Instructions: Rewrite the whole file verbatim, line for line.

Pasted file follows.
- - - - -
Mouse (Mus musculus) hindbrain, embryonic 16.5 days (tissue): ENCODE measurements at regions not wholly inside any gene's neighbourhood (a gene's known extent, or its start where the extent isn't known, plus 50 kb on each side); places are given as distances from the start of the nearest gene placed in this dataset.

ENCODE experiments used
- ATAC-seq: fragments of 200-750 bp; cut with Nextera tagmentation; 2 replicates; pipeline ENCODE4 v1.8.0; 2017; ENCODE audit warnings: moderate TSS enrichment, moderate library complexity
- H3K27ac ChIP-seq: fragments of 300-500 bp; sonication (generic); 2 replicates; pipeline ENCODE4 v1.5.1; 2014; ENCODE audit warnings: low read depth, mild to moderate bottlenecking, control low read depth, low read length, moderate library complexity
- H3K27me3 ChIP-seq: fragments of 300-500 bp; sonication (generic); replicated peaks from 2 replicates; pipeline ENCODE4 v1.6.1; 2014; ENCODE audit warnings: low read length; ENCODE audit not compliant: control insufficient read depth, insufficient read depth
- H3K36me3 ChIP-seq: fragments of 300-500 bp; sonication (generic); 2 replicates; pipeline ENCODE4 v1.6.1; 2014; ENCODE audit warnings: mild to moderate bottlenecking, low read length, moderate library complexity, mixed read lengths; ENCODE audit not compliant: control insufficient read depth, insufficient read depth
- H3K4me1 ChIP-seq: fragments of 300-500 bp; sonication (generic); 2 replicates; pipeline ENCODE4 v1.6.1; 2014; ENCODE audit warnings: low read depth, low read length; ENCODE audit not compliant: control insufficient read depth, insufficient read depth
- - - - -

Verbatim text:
Mouse (Mus musculus) hindbrain, embryonic 16.5 days (tissue): ENCODE measurements at regions not wholly inside any gene's neighbourhood (a gene's known extent, or its start where the extent isn't known, plus 50 kb on each side); places are given as distances from the start of the nearest gene placed in this dataset.

ENCODE experiments used
- ATAC-seq: fragments of 200-750 bp; cut with Nextera tagmentation; 2 replicates; pipeline ENCODE4 v1.8.0; 2017; ENCODE audit warnings: moderate TSS enrichment, moderate library complexity
- H3K27ac ChIP-seq: fragments of 300-500 bp; sonication (generic); 2 replicates; pipeline ENCODE4 v1.5.1; 2014; ENCODE audit warnings: low read depth, mild to moderate bottlenecking, control low read depth, low read length, moderate library complexity
- H3K27me3 ChIP-seq: fragments of 300-500 bp; sonication (generic); replicated peaks from 2 replicates; pipeline ENCODE4 v1.6.1; 2014; ENCODE audit warnings: low read length; ENCODE audit not compliant: control insufficient read depth, insufficient read depth
- H3K36me3 ChIP-seq: fragments of 300-500 bp; sonication (generic); 2 replicates; pipeline ENCODE4 v1.6.1; 2014; ENCODE audit warnings: mild to moderate bottlenecking, low read length, moderate library complexity, mixed read lengths; ENCODE audit not compliant: control insufficient read depth, insufficient read depth
- H3K4me1 ChIP-seq: fragments of 300-500 bp; sonication (generic); 2 replicates; pipeline ENCODE4 v1.6.1; 2014; ENCODE audit warnings: low read depth, low read length; ENCODE audit not compliant: control insufficient read depth, insufficient read depth